Search - Eela Craig :: Missa Universalis

Missa Universalis
Eela Craig
Missa Universalis
Genres: World Music, Pop, Rock
 
  •  Track Listings (6) - Disc #1


      
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CD Details

All Artists: Eela Craig
Title: Missa Universalis
Members Wishing: 1
Total Copies: 0
Label: Hart
Album Type: Import
Genres: World Music, Pop, Rock
Styles: Europe, Continental Europe, Progressive, Progressive Rock
Number of Discs: 1
SwapaCD Credits: 1
UPC: 723091508223
 

CD Reviews

Not their best, but still worth having
BENJAMIN MILER | Veneta, Oregon | 08/11/2001
(3 out of 5 stars)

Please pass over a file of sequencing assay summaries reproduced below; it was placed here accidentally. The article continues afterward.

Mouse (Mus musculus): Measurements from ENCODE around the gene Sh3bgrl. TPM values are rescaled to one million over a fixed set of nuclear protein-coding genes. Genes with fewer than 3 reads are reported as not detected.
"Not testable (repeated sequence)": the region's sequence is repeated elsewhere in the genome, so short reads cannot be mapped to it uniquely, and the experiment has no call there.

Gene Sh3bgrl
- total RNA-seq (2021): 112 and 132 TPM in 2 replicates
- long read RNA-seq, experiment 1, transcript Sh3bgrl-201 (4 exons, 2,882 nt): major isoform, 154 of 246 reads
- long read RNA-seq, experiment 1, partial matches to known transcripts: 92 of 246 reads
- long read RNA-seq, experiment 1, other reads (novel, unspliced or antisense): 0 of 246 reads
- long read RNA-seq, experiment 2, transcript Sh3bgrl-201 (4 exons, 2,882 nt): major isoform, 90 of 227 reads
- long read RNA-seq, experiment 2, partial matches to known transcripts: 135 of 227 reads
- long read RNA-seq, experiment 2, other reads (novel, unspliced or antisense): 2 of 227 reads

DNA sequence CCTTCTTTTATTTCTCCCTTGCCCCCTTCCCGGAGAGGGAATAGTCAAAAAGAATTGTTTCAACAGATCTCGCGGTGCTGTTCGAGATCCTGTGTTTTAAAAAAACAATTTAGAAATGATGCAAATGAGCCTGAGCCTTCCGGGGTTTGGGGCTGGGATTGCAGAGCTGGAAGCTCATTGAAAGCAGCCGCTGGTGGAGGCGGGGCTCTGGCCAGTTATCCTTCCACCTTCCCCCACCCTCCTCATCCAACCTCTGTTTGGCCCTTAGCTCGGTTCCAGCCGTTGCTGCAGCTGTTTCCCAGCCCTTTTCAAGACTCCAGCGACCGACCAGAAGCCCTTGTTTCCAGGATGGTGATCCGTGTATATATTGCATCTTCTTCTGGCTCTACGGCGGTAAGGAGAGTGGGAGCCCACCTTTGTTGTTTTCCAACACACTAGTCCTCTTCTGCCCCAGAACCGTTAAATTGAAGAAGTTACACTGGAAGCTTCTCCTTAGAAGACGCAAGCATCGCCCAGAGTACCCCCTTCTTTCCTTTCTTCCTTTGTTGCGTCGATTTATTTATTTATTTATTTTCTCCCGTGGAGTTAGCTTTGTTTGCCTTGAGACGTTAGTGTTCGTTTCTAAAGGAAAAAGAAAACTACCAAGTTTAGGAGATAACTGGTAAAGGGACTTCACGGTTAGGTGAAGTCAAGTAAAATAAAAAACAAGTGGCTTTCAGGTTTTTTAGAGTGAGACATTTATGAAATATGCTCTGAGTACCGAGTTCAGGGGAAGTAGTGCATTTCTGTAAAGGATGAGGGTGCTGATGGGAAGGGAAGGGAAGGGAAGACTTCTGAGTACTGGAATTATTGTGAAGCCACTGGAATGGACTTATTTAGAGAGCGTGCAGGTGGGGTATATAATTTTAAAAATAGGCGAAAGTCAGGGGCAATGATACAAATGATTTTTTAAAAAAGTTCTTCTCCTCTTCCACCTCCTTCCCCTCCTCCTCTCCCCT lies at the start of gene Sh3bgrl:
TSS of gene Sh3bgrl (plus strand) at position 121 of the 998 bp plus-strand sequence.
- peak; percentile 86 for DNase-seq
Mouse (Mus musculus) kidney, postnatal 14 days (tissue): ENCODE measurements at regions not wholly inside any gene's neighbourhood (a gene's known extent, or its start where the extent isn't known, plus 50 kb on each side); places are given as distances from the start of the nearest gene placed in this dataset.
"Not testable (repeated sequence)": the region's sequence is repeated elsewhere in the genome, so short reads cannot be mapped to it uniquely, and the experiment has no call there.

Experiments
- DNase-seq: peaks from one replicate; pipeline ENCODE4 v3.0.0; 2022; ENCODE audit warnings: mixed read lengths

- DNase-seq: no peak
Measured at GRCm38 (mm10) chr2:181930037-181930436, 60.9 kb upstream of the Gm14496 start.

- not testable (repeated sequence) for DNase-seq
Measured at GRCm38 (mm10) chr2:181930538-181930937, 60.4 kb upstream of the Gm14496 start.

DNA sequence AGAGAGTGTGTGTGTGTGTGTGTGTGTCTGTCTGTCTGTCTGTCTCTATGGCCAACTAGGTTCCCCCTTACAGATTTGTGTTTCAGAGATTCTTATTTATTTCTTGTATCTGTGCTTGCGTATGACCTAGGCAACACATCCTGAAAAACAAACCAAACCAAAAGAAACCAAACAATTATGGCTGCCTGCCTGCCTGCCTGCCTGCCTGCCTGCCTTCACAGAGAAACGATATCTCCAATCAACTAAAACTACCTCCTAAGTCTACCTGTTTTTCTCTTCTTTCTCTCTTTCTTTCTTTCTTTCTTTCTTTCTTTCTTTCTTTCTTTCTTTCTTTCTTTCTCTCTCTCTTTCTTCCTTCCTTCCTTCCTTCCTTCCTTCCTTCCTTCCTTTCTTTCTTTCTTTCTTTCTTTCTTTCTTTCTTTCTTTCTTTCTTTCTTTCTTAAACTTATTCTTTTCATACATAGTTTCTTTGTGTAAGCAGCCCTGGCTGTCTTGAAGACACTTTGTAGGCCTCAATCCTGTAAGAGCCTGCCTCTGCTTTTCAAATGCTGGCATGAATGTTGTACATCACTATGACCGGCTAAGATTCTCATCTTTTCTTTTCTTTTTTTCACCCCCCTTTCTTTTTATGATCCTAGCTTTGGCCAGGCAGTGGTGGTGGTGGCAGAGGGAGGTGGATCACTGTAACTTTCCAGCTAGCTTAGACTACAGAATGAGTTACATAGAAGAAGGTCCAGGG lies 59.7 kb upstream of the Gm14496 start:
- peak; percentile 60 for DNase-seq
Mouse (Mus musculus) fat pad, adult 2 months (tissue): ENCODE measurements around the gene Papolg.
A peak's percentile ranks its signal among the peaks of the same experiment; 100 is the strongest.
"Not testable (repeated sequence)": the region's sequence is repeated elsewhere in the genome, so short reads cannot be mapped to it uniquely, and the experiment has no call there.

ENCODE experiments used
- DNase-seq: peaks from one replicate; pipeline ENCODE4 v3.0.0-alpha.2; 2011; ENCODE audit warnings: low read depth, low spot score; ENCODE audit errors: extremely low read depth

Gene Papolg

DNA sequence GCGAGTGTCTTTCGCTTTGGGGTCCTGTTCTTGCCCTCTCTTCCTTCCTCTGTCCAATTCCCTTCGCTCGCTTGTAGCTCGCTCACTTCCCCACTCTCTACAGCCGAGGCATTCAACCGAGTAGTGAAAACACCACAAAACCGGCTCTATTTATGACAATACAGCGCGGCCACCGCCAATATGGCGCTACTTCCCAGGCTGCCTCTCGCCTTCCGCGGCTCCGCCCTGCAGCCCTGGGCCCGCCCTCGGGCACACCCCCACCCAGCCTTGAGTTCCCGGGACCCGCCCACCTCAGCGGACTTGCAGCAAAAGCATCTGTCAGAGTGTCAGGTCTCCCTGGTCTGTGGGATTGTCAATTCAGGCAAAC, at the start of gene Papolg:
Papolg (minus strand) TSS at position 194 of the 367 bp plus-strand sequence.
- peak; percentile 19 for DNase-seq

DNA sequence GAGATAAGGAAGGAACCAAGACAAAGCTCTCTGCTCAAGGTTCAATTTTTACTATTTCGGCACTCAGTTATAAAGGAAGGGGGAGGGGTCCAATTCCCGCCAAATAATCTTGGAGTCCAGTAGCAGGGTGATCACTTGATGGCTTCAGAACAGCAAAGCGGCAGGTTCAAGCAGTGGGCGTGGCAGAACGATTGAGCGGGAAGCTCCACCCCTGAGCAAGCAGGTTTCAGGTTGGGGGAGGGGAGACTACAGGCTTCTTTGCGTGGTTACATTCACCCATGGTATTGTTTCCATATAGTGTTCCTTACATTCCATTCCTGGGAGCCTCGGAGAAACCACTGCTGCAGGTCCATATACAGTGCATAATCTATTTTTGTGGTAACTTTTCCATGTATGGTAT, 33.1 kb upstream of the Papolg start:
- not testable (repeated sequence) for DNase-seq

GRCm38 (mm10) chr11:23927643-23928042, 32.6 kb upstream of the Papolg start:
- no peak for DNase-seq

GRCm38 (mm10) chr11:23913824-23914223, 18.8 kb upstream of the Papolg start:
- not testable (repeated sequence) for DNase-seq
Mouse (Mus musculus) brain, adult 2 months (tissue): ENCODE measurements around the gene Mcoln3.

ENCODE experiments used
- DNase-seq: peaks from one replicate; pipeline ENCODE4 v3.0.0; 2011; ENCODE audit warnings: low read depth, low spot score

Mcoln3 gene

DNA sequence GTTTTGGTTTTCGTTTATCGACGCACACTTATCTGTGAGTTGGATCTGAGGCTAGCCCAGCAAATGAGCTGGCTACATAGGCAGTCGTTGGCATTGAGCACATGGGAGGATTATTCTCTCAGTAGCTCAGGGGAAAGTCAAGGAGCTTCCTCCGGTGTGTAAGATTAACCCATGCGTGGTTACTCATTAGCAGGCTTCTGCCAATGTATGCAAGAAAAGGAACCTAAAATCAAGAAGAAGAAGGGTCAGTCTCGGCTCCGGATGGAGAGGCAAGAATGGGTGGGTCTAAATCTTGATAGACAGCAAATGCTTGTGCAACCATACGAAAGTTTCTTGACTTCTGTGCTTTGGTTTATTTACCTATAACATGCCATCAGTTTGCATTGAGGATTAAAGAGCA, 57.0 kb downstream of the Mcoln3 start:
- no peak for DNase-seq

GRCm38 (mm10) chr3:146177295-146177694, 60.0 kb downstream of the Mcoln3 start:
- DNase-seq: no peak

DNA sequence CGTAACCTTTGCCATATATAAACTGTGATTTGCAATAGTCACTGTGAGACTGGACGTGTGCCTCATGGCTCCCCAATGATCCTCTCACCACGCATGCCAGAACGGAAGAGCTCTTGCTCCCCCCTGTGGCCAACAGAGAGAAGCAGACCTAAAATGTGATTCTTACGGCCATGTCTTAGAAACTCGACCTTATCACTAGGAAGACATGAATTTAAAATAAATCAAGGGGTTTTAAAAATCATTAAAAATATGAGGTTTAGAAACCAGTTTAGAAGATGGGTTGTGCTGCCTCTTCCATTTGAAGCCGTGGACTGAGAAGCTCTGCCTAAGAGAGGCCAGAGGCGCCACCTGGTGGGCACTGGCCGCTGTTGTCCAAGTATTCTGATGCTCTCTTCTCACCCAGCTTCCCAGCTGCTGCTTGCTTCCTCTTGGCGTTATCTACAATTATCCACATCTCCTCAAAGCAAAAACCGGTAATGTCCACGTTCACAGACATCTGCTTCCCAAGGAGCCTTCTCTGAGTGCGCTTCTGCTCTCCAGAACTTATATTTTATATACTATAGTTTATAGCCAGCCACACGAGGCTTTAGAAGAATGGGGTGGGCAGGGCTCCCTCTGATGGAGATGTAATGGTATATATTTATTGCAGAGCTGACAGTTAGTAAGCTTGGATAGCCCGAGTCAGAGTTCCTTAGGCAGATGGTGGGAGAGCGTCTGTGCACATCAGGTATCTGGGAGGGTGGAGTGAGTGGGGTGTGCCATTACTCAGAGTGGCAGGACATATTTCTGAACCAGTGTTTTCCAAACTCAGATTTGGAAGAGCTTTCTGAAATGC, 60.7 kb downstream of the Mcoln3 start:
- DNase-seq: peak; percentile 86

"Eela Craig was one of the best known prog rock bands to come out of Austria. Had they only released their self-entitled album from 1971, they would just be thought of as an underground bluesy/jazzy prog psych band. But with lineup changes, and eventually signing up to Vertigo Records, they moved to full-blown symphonic prog. By the time Missa Universalis was released in 1978, they already had three albums under their belt (their self-entitled 1971 debut, as well as two albums for Vertigo, One Niter in 1976, and Hats of Glass at the beginning of 1978), and a rare privately issued single from 1974 called "Stories" b/w "Cheese". For Missa Universalis, the band decided to record a prog rock Mass, using Roman Catholic text in a prog setting, and have lyrics in Latin, English, French, and German. Unfortunately Vertigo didn't feel it fit to be released on their label, so it got released on Philips. The band premiered the album live at the Internationales Brucknerfest in their hometown of Linz, Austria on Sept. 22, 1978 (according to the back of the LP I own). Anyway, Missa Universalis turned out to be their most laid-back album of their career. The album opens up with "Kyrie" which features some nice, spacy string synths. "Sanctus" is partially based on an Anton Bruckner composition. I especially like the "Hosanna in Excelsis" part of the song, because of the jam that brings to mind One Niter. "Credo" is a two parter, part 1 being a ballad, part 2 being more funky, somewhat in the vein of One Niter. The closing piece, "Amen" reminds me oddly of Vangelis circa Heaven & Hell. There is two reasons I give it only a three star rating: the album lacks the power and energy of such earlier albums as One Niter and even Hats of Glass. The other reason is it's a bit difficult for me to stomach the religious lyrics. But still, get One Niter, Hats of Glass, and their 1971 debut before you come here."